How To Talk To Children About COVID-19: Reassuring Children During the Coronavirus Pandemic | Get Healthy Stay Healthy

How To Talk To Children About COVID-19: Reassuring Children During the Coronavirus Pandemic

Published on Mar 27, 2020
Medically reviewed by Krishan Thiru, MBBS, MHA, FRACGP
 Mum talking to her two daughters about COVID-19 and coronavirus while they eat breakfast

News of the novel coronavirus COVID-19 seems to be everywhere. Understandably, there is a lot of uncertainty and anxiety about the pandemic. It can be overwhelming and frightening not just for adults but for children as well. But there are steps parents and caregivers can take to help children cope with stress during the outbreak.

Stress signs in children

Children may respond to stress in different ways. Additionally, they might not recognise that they are feeling worried or anxious. You may notice changes in their behaviour, such as mood swings, being clingy, new or recurring fears (fear of the dark, fear of being alone), or a change in sleep patterns, nightmares or bedwetting. Other physical symptoms may include decreased appetite, headache, upset stomach or vague stomach pain.

If you notice that your child is feeling anxious, it may be a good time to talk with them. Let your children know it’s ok to share their feelings and to ask questions.

Tips for talking to your child about COVID-19

If you’re a parent, you may be wondering how to best talk about COVID-19 to your children, and how to help them cope with stress and worry during this difficult time. Here are some helpful tips:

  • Let them share their feelings. Every child has his or her own way to express emotions. Sometimes engaging in a creative activity, such as playing, or drawing can help with the process.
  • Be honest. Tell them the truth as plainly as possible, without exaggeration or speculating on what may or may not happen in the future.  For example, “It can be scary not knowing what’s going to happen with the virus. If anyone gets sick, we have good hospitals, doctors and nurses who can look after us.” Don’t offer more detail than your child is interested in.
  • Be calm. Children will react to what you say and how you say it and will likely notice if you’re anxious or panicked. Be calm, kind and reassuring when speaking to them.
  • Give accurate information. Children may have already heard about the virus on the news or social media. Let them know that some stories on COVID-19 may be based on rumours and inaccurate information. Use credible sources such as the World Health Organization (WHO), Department of Health in Australia or the New Zealand Government to get up-to-date scientific information and local guidance about the illness. And don’t forget to give them information that is appropriate for their age and developmental level. We also have facts on COVID-19 here.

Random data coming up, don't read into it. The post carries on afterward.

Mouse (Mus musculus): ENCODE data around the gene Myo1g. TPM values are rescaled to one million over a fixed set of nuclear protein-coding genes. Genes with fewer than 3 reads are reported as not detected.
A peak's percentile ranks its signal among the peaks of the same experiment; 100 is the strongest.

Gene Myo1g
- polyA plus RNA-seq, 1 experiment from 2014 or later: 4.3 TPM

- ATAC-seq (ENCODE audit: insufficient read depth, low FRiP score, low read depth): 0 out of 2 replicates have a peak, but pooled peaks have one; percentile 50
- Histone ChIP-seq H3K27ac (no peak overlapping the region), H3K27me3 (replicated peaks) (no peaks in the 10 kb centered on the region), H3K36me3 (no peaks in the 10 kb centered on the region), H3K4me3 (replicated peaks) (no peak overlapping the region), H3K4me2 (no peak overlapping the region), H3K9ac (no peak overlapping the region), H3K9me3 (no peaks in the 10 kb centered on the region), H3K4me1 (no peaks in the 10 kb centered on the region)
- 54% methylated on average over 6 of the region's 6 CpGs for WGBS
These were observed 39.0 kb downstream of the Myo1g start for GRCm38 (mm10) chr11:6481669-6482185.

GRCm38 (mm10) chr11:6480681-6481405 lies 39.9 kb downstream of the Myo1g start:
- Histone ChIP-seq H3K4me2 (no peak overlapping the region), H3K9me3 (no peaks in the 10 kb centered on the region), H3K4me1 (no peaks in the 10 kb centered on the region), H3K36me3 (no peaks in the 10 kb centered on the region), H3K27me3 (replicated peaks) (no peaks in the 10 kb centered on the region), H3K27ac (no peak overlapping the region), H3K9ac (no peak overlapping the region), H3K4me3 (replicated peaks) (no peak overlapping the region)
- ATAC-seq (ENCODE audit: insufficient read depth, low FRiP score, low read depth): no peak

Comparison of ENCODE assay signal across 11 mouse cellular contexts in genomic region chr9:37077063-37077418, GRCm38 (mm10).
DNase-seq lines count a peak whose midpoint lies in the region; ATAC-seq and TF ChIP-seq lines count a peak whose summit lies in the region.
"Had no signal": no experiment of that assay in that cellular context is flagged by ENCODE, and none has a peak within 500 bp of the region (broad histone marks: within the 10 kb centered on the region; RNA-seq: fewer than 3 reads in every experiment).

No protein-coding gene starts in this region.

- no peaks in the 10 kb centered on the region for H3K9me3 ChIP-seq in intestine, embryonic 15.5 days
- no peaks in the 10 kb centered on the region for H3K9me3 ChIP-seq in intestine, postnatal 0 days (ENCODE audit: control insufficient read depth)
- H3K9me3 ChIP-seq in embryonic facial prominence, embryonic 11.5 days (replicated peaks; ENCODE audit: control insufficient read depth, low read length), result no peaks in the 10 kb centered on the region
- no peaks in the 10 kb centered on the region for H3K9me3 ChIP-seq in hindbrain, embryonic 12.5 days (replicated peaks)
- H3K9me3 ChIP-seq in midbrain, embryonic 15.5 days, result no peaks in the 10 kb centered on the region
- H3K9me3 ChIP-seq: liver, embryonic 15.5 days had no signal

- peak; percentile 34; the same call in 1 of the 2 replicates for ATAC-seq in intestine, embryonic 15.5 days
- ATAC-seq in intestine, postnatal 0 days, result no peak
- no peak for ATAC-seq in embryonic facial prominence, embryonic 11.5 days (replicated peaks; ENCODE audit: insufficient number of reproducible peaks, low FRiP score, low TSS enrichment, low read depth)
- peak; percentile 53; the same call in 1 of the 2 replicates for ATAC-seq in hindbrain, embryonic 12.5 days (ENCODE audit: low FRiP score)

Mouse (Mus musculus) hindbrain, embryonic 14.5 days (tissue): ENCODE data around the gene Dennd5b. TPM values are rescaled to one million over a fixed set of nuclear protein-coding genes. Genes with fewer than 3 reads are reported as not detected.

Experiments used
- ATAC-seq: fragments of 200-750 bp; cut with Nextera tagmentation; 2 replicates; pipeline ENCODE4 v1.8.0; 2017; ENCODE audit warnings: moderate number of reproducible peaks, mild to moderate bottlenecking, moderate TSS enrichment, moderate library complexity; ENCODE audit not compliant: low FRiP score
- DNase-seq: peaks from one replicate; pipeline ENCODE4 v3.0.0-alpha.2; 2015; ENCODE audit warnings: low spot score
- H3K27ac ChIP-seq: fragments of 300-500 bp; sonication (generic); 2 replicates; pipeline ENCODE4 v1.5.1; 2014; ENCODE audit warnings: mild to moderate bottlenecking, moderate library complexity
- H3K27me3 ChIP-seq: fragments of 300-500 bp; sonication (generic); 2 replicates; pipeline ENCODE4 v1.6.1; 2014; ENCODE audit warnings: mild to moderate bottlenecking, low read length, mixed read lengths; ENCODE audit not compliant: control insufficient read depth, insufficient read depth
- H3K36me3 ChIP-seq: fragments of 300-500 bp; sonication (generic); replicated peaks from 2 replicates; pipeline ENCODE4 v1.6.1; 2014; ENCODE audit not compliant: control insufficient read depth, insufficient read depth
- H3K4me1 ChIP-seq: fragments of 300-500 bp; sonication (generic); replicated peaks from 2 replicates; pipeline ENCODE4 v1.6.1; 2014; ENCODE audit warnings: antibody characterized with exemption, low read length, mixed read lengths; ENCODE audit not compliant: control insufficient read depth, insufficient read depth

• Let them know how they can help. This can include frequent handwashing, disinfecting the home and physical distancing. Feeling like they’re contributing might help reduce their feelings of helplessness in the face of an overwhelming situation.
  • Stick to a routine. Keep to regular routines and schedules as much as possible or help create new ones. Include learning, playtime, or other age-appropriate activities. This is especially important if your child’s school or daycare shuts down.
  • Take breaks from the media. Take breaks from watching, reading, or listening to news stories, including social media. Too much information on the topic can be upsetting.
  • Keep the dialogue open. Make time for your child. Let them know that they can come to you with questions.
  • Use your discretion. Not every child is emotionally equipped to handle such potentially frightening news. No one knows your child like you do, and no one knows better how they’ll react or how to best approach the topic.

Importantly, take the time to practice your own self-care. Connect with friends virtually, take time to exercise and find joy where you can. We also have information on 8 ways to help relieve stress.

If you notice your child is struggling, you can find more information here on how stress may affect children.

References

  • 1. World Health Organization. Helping children cope with stress during the 2019-nCoV outbreak. Accessed March 17, 2020.
  • 2. National Institute of Health. Stress in childhood. Accessed March 17, 2020.
  • 3. KidsHealth. Childhood stress. Accessed March 17, 2020.
  • 4. American Psychological Association. Talking to Kids When They Need Help. Accessed March 17, 2020.
  • 5. World Health Organization. Mental Health Considerations during COVID-19 Outbreak. Accessed March 17, 2020.
  • 6. KidsHealth. Coronavirus (COVID-19): How to Talk to Your Child. Accessed March 17, 2020.
  • 7. Centers for Disease Control and Prevention. Coronavirus Disease 2019 (COVID-19). Accessed March 17, 2020.
  • 8. American Academy of Pediatrics. 2019 Novel Coronavirus (COVID-19).
  • 9. Child Mind Institute. Talking to Kids About the Coronavirus. Accessed March 17, 2020.
External Resources
Topics:

Quick Poll

After reading this article, how likely are you to begin a conversation with your kids about how they feel about COVID-19?

Read next

MORE TO EXPLORE

SUBSCRIBE TO OUR NEWSLETTER!